Global warming and going green are no longer fads or trends. The latter cannot be denied as effective, the former cannot be denied as fact (whether it's caused by man or not - this is not the place for that discussion, but let's agree that it's better to do something about it). :-)
On a desert island, with virtually zero natural potable water and high energy costs, a sustainable approach is long over-due for Anguilla.
The good news? CuisinArt Golf Resort & Spa calls our shores home and is making strides in taking Anguilla into the "green," surpassing any other Caribbean resort's efforts.
Set inland of CuisinArt Golf Resort & Spa's "The Reef" (opening in Nov. 2016), sits the resort's impressive 1MW PV solar energy plant.
"Our island's business is sun," CuisinArt's Director of Engineering, Rory Purcell, stated, "and compared to successful PV schemes in European countries, Canada and America, who receive far less sunlight than Anguilla (we average about 6 hours/day year-round), and whose electrical costs are far less expensive than our own, it's crazy that more islands in the Caribbean aren't doing this."
CuisinArt's 3300 Solar Panels Set on 4 Acres
Made up of 3300 solar panels that sit on 4 acres of land, the entire system powers 15% of the resort, a number that has been increasing and is expected to grow as the resort plans to expand their system to 5MW.
How is their solar power currently being used?...
Right next to the resort's impressive solar panels lies five reverse osmosis machines, which have the capacity to produce 1.3 million gallons of water/day.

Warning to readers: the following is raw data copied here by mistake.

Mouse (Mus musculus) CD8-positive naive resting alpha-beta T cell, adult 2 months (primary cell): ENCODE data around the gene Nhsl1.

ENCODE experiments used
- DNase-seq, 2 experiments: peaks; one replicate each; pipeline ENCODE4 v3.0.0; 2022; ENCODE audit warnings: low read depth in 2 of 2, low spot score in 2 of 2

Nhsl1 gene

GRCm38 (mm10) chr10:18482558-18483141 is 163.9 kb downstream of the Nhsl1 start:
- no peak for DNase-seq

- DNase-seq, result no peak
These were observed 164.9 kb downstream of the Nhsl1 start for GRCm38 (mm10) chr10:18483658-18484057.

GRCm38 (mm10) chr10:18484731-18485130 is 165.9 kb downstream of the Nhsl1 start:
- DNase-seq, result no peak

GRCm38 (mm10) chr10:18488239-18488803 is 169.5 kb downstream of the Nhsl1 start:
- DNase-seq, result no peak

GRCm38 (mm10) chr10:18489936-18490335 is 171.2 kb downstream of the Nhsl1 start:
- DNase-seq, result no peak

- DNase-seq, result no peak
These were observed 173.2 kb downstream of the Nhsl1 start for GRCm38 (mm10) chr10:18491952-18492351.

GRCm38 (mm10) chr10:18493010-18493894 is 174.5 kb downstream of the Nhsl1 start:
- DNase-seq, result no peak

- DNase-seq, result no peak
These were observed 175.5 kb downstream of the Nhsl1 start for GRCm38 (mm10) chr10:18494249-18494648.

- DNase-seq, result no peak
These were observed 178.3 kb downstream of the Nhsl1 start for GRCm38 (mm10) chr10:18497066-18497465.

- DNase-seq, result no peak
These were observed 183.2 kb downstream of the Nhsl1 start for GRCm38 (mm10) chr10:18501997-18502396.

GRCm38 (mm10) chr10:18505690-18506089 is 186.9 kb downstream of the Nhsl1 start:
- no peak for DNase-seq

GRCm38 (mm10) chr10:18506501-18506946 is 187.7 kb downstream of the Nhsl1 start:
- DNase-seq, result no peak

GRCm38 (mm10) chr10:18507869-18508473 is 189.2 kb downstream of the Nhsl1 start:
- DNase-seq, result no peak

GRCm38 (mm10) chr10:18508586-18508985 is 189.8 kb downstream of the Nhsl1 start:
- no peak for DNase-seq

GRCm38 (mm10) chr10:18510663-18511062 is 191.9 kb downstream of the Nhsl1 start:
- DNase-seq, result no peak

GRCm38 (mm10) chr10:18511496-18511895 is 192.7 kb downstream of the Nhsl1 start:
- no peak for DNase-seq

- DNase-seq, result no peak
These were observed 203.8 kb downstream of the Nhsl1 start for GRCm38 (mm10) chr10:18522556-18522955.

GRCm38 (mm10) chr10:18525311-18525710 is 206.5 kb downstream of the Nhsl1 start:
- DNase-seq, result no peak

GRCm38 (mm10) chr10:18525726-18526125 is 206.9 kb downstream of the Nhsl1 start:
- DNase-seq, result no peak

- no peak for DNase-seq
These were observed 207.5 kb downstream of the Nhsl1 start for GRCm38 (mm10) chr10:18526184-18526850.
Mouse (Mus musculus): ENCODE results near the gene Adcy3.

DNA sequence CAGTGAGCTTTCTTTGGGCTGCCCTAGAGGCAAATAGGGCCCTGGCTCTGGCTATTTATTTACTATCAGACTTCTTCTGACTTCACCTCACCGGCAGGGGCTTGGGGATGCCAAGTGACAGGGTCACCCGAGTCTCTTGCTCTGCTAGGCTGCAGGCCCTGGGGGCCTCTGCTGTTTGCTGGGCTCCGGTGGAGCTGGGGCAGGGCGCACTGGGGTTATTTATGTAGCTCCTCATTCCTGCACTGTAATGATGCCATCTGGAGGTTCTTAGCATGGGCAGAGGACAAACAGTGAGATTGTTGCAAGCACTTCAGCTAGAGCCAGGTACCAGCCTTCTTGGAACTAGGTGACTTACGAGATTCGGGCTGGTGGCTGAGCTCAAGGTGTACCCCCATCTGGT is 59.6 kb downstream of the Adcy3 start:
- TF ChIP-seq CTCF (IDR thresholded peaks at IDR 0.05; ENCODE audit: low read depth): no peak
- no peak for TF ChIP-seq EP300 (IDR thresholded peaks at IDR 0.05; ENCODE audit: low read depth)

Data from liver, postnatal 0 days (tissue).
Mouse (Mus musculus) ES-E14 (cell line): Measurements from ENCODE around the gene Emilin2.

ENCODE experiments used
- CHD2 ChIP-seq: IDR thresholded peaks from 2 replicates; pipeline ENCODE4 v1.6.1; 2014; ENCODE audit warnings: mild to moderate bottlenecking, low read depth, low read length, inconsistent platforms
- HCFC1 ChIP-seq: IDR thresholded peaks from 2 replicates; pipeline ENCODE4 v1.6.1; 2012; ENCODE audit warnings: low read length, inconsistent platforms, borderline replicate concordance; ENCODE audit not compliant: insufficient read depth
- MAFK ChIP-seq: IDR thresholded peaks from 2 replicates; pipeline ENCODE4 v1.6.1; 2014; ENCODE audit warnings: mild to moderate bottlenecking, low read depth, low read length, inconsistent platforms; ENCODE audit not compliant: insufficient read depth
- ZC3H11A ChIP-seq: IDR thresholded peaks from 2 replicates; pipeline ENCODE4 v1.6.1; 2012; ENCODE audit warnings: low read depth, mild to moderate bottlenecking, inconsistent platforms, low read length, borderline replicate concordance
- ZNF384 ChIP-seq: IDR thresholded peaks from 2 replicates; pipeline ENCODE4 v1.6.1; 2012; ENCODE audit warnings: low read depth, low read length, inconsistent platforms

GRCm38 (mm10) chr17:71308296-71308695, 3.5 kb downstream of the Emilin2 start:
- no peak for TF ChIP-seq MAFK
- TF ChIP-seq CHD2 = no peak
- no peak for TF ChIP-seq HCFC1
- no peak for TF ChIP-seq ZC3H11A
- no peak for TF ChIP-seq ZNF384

The resort currently produces 400,000 gallons/day from their solar energy plant. They are the suppliers of their own resort, their 300 acre Greg Norman golf course, Paradise Cove and Anguilla's water businesses.
Reverse Osmosis System at CuisinArt Golf Resort & Spa
What's even more impressive? CuisinArt has also been providing water to all of Anguilla's West End (where the plant is located) via the standard government pipe system.
CuisinArt is leading the way in meeting the needs of both residents and visitors, all with green technology.
Speaking of water, it has been a solution when it comes to the storage of solar energy.
Storing energy is where solar energy poses challenges.
As it stands now, storing solar powered energy in batteries is an expensive, short-term and environmentally damaging solution.
CuisinArt Golf Resort & Spa's Solar Energy Plant
And so, Rory has been thinking outside of the box.
He and his team have been converting their solar energy into water. Instead of storing the energy in batteries as electricity they store the desalinated water in the 300 million gallon manmade lakes on the resort's golf course. The course is then irrigatated at night with fresh water drawn from the lakes.
The next phase? Charging "Thermal Storage Tanks" to cool water through the night for the resort's air conditioning.
A creative solution!
In total, CuisinArt has managed to off-set carbon emissions by over 1 million lbs.
That number will grow as their plant expands to power virtually the entire resort (from appliances in the kitchens at their five-star restaurants to the lighting and flat-screens in their luxurious suites).
A unique Caribbean island, a desert island, whose topography lends itself to endlessly sunny weather, I agree with Rory. It's hard to believe similar islands aren't investing in green technology and acting to reduce their carbon footprint.
On islands with limited resources, and as existing hotels and resorts expand and new construction begins, cutting emissions, going "off the grid" and being completely sustainable is the way of the future.
A huge thank you and congratulations to CuisinArt on better preserving our piece of paradise, Anguilla!